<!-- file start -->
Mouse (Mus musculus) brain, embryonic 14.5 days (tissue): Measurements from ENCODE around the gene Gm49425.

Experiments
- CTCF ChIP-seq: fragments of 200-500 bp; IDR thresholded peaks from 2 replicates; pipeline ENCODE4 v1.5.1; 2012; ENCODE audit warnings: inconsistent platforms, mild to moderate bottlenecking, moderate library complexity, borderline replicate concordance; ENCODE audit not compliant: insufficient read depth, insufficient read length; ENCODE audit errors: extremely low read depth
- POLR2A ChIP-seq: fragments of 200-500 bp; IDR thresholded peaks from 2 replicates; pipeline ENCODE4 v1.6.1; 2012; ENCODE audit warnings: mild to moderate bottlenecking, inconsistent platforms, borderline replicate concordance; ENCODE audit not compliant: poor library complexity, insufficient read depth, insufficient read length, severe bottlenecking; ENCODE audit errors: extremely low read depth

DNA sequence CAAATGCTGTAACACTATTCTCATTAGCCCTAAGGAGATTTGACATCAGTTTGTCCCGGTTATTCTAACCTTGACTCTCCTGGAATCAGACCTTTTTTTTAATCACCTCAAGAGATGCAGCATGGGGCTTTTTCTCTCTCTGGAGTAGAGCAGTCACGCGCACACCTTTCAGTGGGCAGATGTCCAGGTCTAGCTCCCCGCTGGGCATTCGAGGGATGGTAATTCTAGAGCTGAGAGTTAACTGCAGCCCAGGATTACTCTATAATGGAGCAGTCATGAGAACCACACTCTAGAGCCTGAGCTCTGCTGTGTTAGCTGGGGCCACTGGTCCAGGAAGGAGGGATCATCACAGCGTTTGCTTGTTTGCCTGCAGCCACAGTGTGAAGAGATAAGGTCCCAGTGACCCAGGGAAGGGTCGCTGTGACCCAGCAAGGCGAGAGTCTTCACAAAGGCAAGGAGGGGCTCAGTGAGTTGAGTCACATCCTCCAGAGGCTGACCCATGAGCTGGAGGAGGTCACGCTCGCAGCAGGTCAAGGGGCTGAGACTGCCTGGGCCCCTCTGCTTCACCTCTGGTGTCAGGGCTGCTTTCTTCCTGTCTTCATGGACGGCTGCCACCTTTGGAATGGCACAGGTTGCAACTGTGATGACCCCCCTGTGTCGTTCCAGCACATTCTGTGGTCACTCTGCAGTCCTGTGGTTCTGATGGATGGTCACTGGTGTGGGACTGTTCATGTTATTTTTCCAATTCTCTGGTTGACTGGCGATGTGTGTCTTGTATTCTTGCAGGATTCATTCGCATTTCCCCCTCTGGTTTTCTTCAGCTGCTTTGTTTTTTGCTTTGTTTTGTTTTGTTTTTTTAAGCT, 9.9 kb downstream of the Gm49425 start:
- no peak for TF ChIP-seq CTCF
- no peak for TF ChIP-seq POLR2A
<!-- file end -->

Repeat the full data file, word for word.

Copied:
Mouse (Mus musculus) brain, embryonic 14.5 days (tissue): Measurements from ENCODE around the gene Gm49425.

Experiments
- CTCF ChIP-seq: fragments of 200-500 bp; IDR thresholded peaks from 2 replicates; pipeline ENCODE4 v1.5.1; 2012; ENCODE audit warnings: inconsistent platforms, mild to moderate bottlenecking, moderate library complexity, borderline replicate concordance; ENCODE audit not compliant: insufficient read depth, insufficient read length; ENCODE audit errors: extremely low read depth
- POLR2A ChIP-seq: fragments of 200-500 bp; IDR thresholded peaks from 2 replicates; pipeline ENCODE4 v1.6.1; 2012; ENCODE audit warnings: mild to moderate bottlenecking, inconsistent platforms, borderline replicate concordance; ENCODE audit not compliant: poor library complexity, insufficient read depth, insufficient read length, severe bottlenecking; ENCODE audit errors: extremely low read depth

DNA sequence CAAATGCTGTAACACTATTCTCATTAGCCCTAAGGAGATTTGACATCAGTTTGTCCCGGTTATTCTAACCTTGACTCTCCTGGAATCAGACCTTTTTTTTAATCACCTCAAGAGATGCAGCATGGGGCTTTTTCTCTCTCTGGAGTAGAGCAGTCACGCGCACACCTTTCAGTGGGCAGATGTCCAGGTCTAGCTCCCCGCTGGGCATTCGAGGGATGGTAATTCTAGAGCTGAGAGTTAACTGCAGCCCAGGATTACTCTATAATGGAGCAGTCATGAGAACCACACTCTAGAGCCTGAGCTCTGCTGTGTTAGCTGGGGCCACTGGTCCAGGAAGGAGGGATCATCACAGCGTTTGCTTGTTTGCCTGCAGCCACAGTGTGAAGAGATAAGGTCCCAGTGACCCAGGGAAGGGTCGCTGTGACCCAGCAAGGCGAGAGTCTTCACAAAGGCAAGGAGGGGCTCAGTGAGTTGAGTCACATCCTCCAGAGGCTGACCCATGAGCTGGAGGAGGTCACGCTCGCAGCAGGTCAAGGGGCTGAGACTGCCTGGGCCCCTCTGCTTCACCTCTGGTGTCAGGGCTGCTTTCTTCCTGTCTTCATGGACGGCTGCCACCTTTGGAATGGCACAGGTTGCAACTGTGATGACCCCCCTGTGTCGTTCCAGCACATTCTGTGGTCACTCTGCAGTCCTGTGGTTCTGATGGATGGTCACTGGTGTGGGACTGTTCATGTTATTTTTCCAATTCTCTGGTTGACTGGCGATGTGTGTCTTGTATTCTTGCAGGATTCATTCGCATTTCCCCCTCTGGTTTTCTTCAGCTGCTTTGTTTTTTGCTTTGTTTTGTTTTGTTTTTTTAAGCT, 9.9 kb downstream of the Gm49425 start:
- no peak for TF ChIP-seq CTCF
- no peak for TF ChIP-seq POLR2A